Fast Facts

New Zealand’s melting moments

New research from Victoria University of Wellington has provided in-depth information about how the Earth’s mantle deep beneath the central North Island is melting.

The paper, published in the prestigious international journal Nature, examines the movements of the Earth’s crust and mantle in the region extending from Lake Taupo to the Bay of Plenty.

The research is based on data from Global Positioning System (GPS) sensors, which provide information on shifts in the horizontal and vertical positions of the region over the past decade.

“The region has some of the most prolific volcanic activity anywhere in the world, but understanding what is causing this activity has proved to be tricky,” explains lead author Associate Professor Simon Lamb from Victoria’s School of Geography, Environment and Earth Sciences.

“In general, there is volcanic activity whenever there is molten rock at depth. So the volcanism seen in the North Island indicates a vast volume of molten rock beneath the surface, but we don’t really understand what is causing the melting, and how its presence controls movements of the Earth’s surface.

“Our study found a remarkably symmetrical and widespread pattern of movement extending for up to 150 kilometres laterally, which we would expect from a driving force deep in the Earth—nearly 20 kilometres underground, near the base of the crust.”

The deep movements gave the scientists a clue that the melting process itself is in the deep flow of the Earth’s mantle, says Associate Professor Lamb.

“Hot mantle rises up beneath regions of volcanic activity to reach levels where the pressure is much lower. It’s this drop in pressure that causes the melting. As this material flows, it creates a suction force that pulls down the overlying crust, but the strength of this force depends on how stiff or sticky the mantle rocks are.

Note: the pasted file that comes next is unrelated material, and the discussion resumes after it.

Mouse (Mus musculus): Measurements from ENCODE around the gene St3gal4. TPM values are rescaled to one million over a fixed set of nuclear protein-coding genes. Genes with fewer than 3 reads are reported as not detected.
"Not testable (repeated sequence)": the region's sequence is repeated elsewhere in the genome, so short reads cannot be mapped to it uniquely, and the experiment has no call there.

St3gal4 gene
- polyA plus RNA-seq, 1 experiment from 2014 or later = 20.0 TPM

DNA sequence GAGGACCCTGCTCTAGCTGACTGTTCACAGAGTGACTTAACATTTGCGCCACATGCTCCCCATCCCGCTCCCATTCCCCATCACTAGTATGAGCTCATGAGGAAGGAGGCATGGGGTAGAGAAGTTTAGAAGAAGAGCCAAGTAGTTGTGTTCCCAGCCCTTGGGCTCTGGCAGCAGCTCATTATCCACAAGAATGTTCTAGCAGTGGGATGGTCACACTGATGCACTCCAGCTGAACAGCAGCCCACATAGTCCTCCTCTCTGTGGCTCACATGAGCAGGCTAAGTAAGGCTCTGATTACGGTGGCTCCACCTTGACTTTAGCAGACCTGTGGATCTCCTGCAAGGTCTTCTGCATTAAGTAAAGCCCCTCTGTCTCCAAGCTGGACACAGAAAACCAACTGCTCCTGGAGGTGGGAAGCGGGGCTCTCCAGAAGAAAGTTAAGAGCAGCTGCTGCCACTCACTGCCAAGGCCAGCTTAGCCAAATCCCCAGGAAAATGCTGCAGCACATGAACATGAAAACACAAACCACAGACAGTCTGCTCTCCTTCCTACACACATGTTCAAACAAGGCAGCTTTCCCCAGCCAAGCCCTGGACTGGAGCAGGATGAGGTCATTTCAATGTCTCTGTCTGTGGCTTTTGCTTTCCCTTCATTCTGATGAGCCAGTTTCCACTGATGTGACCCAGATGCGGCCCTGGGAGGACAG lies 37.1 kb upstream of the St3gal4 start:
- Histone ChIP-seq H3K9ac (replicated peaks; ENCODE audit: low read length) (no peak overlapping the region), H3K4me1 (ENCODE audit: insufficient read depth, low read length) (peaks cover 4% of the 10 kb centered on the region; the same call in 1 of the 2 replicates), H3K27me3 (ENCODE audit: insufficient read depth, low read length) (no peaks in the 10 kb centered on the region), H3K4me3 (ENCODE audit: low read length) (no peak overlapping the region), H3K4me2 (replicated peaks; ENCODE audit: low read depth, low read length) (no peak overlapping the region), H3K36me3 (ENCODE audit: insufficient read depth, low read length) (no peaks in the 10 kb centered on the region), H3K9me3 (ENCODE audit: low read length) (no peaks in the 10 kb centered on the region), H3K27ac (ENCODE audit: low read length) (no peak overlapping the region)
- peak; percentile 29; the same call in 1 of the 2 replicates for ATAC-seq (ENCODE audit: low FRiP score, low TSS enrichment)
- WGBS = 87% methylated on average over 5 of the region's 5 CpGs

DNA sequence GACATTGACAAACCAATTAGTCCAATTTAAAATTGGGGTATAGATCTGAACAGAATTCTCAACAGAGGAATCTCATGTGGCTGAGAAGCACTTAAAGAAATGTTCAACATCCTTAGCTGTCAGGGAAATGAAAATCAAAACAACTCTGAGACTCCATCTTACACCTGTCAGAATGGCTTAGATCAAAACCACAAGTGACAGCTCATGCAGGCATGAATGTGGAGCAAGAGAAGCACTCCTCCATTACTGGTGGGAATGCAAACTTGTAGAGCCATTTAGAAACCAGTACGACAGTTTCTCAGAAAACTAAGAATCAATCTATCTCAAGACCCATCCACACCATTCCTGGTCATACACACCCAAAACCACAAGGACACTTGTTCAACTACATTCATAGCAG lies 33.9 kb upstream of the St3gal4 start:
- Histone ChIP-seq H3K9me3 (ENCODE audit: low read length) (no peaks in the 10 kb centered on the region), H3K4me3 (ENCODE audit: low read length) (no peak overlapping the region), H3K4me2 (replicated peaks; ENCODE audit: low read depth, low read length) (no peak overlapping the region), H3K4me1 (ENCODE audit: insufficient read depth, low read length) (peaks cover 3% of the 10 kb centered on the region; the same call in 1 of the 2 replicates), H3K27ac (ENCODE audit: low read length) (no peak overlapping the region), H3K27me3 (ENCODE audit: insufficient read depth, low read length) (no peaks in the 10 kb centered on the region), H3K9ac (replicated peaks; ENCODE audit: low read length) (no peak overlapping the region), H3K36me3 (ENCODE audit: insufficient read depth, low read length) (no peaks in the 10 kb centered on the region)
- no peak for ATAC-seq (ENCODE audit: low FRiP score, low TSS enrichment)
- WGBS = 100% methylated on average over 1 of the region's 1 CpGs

“Our research showed that if the mantle’s rocks don’t contain much melt, they will be much stickier, causing the overlying crust to be pulled down rapidly. But if the rocks have just melted, then this makes the flow of the rocks runnier, effectively reducing the pull down force and allowing the overlying crust to spring back up again.

“Using the GPS technology we are now able to see directly where, when and by how much the underlying mantle is melting. This melt will eventually rise up through the crust to feed the overlying volcanoes.”

Associate Professor Lamb says it’s “amazing” that satellites can now be used to monitor the process of melting itself deep inside the Earth.

“This is something that might help us with assessing the likelihood of volcanic eruptions in the future.”

The paper was co-authored by Professors Tim Stern and Euan Smith from Victoria University, and Dr James Moore from the Earth Observatory of Singapore, Nanyang Technological University.

The GPS data used in this study was provided by the New Zealand GeoNet project and its sponsors—the Earthquake Commission, GNS Science and Land Information New Zealand.

Source: VuW

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